• Almost everything that you will find on AWS docs with regards to EB right now is catered to Amazon Linux 1 machines (for which standard support ended as of 31 Dec, 2020). This is very misleading and makes the AWS documentation pretty much useless since the newer Amazon Linux 2 machines have some key fundamental differences (such as application path that you need to configure)
  • As this was my first time using AWS, I decided to stick to the default recommended Elastic Beanstalk setup (in hindsight, I wish I did some prior research). This proved costly as I later learned that the Classic Load Balancer that comes with the default set up does not support Websockets. Instead, I had to migrate to an Application Load Balancer which does support Websockets. This is important to keep in mind.
  • In a local environment, Django Channels uses an in-memory channel layer. However, this is not feasible once your application is live. As such, we require the need for an in-memory cache solution that will also scale. Provisioning a Redis cluster using AWS Elasticache is the way to go in this regard.
  • We will use Gunicorn as our WSGI web server which will take care of all your HTTP/S requests. But what about your Websocket requests ? That’s where Daphne comes in. Daphne is a production-ready ASGI server which complements Django Channels. Setting up Daphne with AWS was a real pain though as it also requires the need for supervisor (i.e the supervisor daemon A.K.A supervisord) which in itself was a pain to set up with AWS’s latest Amazon Linux 2 machines.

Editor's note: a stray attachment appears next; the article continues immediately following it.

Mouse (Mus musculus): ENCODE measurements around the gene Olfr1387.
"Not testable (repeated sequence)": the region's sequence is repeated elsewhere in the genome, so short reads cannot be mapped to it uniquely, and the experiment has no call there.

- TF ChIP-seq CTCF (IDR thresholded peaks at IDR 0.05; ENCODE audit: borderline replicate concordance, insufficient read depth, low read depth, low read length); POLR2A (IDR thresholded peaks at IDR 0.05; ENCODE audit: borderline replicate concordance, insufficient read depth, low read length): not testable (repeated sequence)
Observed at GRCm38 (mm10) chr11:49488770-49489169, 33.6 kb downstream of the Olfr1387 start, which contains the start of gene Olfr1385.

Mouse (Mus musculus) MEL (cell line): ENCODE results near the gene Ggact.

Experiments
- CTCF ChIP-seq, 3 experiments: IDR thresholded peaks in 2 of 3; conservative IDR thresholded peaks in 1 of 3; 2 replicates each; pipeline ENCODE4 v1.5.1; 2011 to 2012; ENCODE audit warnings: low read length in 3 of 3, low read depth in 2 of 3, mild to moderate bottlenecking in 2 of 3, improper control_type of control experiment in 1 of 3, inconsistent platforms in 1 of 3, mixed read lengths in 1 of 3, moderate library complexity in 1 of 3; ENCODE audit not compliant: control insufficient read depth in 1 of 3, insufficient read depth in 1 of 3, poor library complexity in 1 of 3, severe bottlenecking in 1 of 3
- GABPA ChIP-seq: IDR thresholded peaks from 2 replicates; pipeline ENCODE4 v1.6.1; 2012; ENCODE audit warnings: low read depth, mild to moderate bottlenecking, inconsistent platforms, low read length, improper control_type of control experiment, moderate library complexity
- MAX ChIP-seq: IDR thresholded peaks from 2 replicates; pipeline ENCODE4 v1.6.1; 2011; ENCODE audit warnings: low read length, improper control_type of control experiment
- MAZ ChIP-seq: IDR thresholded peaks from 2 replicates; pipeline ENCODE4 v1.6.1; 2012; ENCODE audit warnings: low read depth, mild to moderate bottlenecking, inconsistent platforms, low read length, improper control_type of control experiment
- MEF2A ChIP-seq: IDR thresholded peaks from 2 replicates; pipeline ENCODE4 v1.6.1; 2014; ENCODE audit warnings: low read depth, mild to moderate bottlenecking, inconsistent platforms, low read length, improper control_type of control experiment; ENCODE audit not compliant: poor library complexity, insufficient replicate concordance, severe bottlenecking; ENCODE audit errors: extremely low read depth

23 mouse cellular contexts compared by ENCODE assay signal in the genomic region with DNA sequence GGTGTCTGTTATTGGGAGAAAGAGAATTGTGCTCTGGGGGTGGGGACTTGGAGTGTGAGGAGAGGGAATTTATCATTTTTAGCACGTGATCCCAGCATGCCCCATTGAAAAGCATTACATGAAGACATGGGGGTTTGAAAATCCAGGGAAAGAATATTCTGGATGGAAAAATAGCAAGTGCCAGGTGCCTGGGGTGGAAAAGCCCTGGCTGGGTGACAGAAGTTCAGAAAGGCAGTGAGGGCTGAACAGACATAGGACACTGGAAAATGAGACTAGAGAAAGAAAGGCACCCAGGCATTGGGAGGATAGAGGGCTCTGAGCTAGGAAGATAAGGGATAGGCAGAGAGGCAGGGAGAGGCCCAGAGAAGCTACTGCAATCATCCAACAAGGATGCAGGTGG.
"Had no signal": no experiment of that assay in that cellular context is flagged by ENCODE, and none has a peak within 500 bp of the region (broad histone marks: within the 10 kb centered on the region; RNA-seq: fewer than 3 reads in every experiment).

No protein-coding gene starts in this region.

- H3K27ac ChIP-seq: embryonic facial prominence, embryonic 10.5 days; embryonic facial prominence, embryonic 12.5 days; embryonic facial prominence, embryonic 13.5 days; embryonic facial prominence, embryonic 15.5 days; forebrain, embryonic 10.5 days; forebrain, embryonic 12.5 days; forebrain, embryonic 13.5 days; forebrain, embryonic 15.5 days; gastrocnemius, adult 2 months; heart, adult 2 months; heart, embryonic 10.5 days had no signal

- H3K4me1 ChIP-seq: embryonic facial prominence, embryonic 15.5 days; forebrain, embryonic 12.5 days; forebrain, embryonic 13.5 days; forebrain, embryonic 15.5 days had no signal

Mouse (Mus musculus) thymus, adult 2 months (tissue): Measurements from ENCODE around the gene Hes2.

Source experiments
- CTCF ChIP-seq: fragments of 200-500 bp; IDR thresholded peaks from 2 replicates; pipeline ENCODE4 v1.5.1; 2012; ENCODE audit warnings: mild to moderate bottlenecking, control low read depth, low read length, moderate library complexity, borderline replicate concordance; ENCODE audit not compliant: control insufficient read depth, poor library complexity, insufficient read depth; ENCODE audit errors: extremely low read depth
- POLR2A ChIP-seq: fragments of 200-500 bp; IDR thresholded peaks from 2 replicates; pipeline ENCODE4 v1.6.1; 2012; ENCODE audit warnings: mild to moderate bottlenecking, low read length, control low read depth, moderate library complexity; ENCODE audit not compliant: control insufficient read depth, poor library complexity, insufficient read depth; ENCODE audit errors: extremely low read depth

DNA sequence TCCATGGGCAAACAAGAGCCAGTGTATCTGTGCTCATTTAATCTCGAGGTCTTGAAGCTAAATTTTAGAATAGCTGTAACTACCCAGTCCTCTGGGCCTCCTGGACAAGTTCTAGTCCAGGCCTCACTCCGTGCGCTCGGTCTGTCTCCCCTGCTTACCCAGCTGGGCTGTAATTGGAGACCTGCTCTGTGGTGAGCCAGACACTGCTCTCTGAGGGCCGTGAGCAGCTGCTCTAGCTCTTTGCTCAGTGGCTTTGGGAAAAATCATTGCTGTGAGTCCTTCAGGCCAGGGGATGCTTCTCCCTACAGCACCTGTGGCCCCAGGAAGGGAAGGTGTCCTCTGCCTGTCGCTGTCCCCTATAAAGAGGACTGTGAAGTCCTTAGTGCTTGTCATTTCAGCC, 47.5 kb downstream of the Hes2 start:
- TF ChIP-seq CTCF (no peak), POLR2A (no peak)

But have no fear! I am here to share my knowledge with you all so that you may implement your features and close that ticket in no time!

1) Install Python Packages via requirements.txt


I’m assuming you have all the other packages you need for your project including the AWS CLI client etc. Include the above in your requirements.txt as the EC2 instance will need to install these during the deployment phase to successfully get everything up and running.

2) AWS Load Balancer Configuration + Procfile

AWS EB Load Balancer Set up

The above configuration simply says the following:

If incoming request is received over HTTP / HTTPS protocol on port 80/443, direct them to the default web server process.

If incoming request is over Websockets protocol (or having a path with /ws/ in it) on port 80/443, redirect them to port 5000 (which is where we will be configuring our Daphne server to handle them).

Since Websocket requests are long-lived connections, remember to set ‘Stickiness’ settings under ‘Processes’ to ‘enabled’ in the ‘Load Balancer’ section of the EB Configuration tab.

Next up, we will configure our process commands. We need to issue the following commands to fire up our Daphne (ASGI)+ Gunicorn (WSGI) servers. Add the following lines to your Procfile (put this file in the root directory of your Django application). This ensures that we use servers of our own choice and not the default Apache/NGINX server which EB uses.